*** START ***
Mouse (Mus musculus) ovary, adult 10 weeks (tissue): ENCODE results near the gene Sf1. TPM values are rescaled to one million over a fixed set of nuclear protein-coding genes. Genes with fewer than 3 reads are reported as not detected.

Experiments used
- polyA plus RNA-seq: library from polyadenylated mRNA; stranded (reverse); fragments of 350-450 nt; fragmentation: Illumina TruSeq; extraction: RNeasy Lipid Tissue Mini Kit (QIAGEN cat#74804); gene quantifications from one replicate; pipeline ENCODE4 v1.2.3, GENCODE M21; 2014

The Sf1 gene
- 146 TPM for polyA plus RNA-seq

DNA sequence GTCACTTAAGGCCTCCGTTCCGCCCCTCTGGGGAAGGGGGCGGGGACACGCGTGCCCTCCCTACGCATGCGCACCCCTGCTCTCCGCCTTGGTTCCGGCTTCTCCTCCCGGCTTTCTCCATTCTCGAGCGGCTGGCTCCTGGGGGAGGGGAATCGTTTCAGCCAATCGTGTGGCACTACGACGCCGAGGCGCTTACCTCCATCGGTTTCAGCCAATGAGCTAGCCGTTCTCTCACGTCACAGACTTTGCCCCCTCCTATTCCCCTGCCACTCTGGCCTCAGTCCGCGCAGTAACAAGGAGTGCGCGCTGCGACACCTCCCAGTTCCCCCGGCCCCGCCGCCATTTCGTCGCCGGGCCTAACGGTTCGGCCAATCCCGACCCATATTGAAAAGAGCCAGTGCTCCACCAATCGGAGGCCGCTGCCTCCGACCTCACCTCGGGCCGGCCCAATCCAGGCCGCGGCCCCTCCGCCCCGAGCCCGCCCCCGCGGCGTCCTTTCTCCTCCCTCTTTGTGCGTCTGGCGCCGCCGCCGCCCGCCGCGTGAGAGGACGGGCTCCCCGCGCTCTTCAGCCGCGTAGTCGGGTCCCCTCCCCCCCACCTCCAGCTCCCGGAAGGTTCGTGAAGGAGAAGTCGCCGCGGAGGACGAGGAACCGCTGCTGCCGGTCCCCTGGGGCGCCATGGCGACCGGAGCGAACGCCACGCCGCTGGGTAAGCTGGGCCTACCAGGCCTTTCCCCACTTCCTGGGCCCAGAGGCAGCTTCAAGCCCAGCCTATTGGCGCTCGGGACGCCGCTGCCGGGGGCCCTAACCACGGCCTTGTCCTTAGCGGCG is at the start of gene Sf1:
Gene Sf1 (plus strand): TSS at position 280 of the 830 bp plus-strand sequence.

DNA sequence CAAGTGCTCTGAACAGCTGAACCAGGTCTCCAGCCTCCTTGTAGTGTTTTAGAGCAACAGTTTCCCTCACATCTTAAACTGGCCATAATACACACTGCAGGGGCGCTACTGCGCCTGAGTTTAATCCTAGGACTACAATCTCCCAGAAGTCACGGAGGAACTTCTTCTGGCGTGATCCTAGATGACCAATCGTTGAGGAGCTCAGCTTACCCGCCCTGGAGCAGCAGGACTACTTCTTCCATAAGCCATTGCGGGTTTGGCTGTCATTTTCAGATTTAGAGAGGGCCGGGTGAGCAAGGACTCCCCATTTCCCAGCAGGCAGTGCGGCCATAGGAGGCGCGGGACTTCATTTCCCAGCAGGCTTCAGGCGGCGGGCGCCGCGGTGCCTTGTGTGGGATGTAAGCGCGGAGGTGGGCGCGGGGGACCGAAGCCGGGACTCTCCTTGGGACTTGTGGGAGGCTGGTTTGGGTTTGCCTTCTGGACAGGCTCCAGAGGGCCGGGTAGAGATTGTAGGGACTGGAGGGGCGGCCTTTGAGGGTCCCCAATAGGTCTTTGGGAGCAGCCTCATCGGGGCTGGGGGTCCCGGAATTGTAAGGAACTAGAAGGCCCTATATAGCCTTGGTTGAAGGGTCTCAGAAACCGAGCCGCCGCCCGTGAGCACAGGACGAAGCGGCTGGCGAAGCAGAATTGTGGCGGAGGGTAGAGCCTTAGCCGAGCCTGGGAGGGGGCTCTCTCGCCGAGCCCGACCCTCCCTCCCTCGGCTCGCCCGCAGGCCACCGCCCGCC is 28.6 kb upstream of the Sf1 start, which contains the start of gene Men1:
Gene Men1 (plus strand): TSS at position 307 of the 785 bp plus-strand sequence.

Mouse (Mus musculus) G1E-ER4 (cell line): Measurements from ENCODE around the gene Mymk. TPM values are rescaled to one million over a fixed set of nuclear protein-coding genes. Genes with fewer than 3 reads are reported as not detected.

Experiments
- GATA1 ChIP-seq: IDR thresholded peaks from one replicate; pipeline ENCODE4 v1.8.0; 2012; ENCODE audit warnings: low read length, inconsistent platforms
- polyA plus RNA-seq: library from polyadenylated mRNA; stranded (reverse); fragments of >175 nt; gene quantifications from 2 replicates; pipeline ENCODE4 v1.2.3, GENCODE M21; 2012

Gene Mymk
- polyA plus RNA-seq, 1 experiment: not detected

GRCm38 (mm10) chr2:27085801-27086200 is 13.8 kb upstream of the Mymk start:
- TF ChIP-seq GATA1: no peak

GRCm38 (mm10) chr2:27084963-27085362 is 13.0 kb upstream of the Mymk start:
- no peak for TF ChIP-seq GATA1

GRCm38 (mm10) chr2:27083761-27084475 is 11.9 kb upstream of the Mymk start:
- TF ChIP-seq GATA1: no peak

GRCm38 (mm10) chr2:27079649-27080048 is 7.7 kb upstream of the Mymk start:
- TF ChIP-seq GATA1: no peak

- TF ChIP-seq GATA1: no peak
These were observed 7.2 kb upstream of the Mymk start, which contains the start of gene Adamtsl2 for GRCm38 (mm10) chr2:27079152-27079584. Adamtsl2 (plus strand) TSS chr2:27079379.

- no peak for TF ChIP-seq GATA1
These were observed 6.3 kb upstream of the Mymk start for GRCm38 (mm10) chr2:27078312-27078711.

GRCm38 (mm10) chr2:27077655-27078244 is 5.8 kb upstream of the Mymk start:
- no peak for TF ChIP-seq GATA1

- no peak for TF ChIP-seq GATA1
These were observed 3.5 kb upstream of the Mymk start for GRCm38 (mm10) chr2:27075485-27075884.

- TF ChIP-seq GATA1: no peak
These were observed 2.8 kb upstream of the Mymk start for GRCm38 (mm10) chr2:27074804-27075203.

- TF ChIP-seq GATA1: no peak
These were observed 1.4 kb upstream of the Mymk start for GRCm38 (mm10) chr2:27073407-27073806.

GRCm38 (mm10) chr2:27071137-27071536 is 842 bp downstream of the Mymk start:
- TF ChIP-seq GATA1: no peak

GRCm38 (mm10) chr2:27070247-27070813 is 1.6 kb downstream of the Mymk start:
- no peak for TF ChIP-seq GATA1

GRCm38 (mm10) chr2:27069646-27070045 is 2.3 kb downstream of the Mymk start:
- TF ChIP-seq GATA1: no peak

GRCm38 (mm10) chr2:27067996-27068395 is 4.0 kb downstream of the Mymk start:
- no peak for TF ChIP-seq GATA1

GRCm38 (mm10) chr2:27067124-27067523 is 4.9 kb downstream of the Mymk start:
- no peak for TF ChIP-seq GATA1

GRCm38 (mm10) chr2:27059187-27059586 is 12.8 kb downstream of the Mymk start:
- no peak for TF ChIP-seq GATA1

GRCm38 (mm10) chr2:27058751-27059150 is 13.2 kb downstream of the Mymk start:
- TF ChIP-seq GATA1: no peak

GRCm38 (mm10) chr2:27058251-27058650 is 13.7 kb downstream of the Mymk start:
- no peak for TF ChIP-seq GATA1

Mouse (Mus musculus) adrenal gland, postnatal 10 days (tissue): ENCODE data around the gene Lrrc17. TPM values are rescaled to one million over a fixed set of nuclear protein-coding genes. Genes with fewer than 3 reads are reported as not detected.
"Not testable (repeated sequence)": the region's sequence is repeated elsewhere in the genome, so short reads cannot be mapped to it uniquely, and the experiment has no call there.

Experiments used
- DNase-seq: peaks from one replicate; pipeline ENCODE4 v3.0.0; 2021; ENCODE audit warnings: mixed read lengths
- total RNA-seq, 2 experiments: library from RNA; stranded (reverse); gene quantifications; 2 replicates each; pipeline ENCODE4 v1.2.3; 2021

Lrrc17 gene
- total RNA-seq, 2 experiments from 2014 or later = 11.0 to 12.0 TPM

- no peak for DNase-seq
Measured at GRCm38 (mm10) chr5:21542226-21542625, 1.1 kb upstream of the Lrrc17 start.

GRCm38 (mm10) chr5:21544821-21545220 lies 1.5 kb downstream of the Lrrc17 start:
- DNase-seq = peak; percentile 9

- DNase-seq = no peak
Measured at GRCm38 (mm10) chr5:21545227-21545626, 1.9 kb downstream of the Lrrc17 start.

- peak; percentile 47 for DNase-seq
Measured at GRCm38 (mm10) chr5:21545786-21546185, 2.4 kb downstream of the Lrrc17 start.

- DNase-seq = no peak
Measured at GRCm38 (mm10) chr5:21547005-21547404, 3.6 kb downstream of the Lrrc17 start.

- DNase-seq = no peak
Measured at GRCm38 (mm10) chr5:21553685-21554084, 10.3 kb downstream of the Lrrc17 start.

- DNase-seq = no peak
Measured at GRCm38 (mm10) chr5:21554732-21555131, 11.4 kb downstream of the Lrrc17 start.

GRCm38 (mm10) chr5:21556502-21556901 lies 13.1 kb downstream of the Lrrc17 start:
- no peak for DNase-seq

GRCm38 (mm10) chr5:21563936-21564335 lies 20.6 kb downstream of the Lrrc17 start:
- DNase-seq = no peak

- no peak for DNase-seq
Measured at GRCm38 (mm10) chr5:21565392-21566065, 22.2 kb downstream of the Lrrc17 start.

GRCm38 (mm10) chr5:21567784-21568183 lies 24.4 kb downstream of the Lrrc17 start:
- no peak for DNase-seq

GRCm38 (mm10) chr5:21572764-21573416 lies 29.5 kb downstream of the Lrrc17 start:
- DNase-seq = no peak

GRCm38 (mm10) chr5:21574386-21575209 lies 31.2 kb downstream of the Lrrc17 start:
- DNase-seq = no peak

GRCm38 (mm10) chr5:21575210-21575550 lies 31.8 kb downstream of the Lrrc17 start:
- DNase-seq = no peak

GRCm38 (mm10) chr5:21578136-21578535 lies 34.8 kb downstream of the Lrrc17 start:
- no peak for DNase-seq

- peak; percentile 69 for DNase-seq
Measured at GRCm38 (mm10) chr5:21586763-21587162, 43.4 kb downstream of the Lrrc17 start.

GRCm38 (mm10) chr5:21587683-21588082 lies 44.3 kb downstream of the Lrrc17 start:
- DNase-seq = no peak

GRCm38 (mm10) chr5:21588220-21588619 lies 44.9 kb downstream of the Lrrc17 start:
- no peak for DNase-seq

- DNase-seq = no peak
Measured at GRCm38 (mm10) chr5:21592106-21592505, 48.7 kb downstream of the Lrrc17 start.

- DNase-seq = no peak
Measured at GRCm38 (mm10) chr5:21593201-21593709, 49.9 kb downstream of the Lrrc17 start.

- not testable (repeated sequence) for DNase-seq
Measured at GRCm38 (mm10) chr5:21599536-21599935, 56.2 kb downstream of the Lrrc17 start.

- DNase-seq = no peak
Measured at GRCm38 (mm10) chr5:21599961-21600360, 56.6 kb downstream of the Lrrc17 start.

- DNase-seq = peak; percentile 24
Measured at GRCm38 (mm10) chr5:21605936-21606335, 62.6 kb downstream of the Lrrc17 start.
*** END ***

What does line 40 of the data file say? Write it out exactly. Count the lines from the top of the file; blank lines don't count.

GRCm38 (mm10) chr2:27069646-27070045 is 2.3 kb downstream of the Mymk start: